The ECB news weighed on European equities with the Eurostoxx 600 ending the day at -0.13%. Meanwhile in the US, the S&P 500 and NASDAQ have essentially ignored the hawkish message from the Fed, extending recent gains. The S&P 500 closed 1.22% higher, up for a sixth consecutive day, the benchmark has now broken through the 4400 mark and encouragingly we are now seen signs of the rally broadening to sectors beyond IT. As my BNZ colleague notes, a US recession might be just around the corner, but equity investors are partying like its 1999.
The move lower in UST yield on the back of softer US data releases plus hawkish guidance from the ECB weighed on the USD with the DXY and BBDXY indices, down 0.8% and 0.7% respectively. The AUD and NOK have led the charge against the USD within G10 pairs. Yesterday Australia’s May labour force report beat expectations by some margin, boosting expectation of more RBA hikes over coming months. Jobs for the month printed at +76k vs +17.5k expected and the unemployment rate fell a tenth to 3.6%. Month to month employment data continues to be very volatile, but this shows that the slowing in employment growth last month has not held. The AUD struggled to perform on the positive labour market news amid a decline in CNY and soft China data releases, but with the USD struggling overnight the AUD has led the charge, up 1.37% over the past 24 hours and now trades close to the overnight high at 0.6884.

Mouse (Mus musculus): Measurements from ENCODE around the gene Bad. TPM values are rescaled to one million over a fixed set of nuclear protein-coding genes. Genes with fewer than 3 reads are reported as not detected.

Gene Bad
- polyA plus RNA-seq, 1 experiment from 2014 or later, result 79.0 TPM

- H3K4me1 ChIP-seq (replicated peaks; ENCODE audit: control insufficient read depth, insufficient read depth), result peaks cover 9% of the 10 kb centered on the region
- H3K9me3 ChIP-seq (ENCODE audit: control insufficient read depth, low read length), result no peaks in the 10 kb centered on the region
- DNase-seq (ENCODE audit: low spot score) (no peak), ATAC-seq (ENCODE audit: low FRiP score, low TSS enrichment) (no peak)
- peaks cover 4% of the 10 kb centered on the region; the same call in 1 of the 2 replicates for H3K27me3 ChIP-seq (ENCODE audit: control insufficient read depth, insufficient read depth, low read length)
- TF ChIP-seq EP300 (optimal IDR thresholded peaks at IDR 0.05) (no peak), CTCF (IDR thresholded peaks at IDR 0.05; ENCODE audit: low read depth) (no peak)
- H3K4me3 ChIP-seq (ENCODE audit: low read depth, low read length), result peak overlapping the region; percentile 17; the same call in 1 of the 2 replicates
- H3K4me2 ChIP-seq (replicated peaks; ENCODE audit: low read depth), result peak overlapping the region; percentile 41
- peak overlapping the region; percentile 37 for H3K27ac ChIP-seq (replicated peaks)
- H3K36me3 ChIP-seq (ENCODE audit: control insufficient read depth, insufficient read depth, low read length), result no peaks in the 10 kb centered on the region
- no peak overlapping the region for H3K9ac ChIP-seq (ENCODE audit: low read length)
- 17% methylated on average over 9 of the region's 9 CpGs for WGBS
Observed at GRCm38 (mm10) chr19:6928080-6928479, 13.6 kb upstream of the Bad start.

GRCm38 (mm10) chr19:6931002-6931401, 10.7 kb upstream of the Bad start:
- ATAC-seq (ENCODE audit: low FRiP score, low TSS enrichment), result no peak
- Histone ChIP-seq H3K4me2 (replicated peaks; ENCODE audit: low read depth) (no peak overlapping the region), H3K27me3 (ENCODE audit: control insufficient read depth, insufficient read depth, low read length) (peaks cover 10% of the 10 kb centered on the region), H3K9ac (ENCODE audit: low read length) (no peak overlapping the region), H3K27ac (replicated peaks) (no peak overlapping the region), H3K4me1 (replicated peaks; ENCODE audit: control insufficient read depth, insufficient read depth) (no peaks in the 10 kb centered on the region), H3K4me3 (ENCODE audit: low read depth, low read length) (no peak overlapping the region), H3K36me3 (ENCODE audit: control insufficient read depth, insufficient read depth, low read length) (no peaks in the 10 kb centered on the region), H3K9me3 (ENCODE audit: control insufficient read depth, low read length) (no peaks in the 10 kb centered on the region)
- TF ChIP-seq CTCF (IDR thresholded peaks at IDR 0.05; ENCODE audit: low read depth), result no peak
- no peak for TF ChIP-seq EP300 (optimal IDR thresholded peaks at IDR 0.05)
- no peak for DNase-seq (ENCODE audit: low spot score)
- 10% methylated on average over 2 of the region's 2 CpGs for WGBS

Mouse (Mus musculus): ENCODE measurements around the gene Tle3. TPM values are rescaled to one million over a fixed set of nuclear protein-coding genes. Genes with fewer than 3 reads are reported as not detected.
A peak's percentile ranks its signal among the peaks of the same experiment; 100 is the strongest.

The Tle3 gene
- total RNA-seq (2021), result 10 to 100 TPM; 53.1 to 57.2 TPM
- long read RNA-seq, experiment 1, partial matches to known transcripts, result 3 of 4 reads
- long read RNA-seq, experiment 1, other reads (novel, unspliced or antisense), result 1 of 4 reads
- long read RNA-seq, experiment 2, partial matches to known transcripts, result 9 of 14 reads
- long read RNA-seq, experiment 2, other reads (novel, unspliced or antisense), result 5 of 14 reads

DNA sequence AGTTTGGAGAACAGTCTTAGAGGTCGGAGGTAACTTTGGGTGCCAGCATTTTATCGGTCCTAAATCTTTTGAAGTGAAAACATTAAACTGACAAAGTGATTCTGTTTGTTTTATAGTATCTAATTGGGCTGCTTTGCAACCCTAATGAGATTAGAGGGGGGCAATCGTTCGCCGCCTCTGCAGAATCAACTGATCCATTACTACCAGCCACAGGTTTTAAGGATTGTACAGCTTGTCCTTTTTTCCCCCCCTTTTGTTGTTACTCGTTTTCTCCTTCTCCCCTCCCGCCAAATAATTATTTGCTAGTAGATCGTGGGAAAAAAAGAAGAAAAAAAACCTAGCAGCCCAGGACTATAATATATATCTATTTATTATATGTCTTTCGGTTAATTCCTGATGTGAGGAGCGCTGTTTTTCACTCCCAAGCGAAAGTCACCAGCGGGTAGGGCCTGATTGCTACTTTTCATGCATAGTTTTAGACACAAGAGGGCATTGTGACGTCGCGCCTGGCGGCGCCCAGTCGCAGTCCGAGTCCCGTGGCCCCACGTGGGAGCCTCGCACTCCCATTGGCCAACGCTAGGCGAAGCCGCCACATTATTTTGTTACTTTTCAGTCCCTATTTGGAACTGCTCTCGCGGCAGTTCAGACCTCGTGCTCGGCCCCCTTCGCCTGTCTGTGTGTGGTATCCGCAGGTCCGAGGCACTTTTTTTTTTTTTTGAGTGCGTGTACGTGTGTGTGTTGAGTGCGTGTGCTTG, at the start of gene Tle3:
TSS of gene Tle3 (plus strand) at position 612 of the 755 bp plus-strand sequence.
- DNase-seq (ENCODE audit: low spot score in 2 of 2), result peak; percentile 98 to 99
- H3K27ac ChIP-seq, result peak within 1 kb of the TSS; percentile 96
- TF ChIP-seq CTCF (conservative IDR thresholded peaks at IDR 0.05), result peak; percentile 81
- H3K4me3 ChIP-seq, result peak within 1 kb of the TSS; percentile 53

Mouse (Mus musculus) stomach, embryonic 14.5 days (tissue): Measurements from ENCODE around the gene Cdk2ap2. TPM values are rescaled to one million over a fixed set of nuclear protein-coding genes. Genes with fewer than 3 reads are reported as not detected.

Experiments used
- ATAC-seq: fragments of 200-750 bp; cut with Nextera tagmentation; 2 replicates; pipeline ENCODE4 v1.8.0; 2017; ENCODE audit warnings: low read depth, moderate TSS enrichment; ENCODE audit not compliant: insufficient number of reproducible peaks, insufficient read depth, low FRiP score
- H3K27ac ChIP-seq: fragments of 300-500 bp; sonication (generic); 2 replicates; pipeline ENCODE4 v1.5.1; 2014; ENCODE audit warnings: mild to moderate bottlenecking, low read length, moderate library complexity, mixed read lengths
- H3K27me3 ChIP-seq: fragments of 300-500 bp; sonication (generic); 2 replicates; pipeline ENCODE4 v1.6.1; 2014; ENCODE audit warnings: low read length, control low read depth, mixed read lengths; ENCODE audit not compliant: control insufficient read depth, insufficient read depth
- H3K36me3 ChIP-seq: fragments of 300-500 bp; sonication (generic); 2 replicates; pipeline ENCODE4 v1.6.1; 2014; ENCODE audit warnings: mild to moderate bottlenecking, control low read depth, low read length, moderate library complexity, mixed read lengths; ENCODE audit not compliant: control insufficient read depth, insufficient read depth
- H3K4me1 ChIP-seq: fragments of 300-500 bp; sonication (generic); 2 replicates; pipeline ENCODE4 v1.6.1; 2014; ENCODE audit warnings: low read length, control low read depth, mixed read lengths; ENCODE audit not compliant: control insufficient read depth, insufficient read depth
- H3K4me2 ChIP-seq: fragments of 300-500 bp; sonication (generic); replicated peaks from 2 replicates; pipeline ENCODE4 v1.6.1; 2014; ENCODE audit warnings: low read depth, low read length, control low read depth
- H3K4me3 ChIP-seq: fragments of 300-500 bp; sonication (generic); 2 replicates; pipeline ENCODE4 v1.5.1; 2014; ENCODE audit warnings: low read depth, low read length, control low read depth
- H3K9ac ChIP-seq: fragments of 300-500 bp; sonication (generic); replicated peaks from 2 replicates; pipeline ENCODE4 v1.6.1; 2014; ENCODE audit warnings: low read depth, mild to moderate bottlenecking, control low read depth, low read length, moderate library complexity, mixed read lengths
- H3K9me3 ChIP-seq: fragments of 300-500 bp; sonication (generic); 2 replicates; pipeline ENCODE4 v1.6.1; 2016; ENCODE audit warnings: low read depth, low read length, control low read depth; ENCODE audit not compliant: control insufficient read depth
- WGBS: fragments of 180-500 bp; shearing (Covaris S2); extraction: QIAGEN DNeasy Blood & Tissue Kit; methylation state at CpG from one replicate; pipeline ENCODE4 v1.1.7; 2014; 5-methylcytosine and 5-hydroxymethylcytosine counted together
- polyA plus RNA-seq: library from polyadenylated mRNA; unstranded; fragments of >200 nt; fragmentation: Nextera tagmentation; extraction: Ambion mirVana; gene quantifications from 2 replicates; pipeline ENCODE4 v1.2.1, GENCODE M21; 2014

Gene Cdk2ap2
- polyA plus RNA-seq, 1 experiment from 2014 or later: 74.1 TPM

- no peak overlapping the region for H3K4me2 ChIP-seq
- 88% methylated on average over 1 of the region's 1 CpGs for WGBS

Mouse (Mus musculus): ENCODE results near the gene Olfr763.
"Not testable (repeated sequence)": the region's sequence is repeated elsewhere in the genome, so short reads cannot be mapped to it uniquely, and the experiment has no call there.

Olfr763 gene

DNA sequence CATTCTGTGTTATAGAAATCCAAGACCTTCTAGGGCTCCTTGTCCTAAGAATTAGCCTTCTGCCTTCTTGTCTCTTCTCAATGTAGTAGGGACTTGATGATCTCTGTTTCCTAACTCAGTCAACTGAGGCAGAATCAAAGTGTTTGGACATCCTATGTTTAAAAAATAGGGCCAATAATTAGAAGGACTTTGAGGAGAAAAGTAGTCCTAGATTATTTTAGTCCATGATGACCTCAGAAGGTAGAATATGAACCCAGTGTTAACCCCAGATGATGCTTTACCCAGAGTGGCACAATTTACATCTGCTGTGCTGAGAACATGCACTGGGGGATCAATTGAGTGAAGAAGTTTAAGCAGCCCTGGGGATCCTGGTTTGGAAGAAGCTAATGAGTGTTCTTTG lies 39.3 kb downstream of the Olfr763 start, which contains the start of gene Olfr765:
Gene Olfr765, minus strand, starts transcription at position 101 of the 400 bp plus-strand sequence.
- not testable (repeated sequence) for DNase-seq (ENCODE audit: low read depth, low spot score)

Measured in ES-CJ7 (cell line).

NOK has been the other outperformer, up 1.58% and the NZD has returned to the high seen pre-FOMC, meeting some resistance just shy of 0.6240. The Kiwi now trades at 0.6233. NZ GDP contracted for the second consecutive quarter, with activity down 0.1% q/q, in line with the consensus, after the downwardly revised 0.7% fall in Q4. Historical revisions meant that annual growth of 2.2% was four-tenths below market expectations, with an even greater miss relative to the RBNZ’s above-market estimates. The soft GDP print will add to the RBNZ’s confidence that enough tightening has taken place to drive inflation lower.
Ahead of the BoJ meeting today (see more below), USD/JPY has also been in focus, yesterday the pair traded to a 7month high of ¥141.5 before broad USD weakness saw it move back down and now the currency starts the new day at ¥140.27.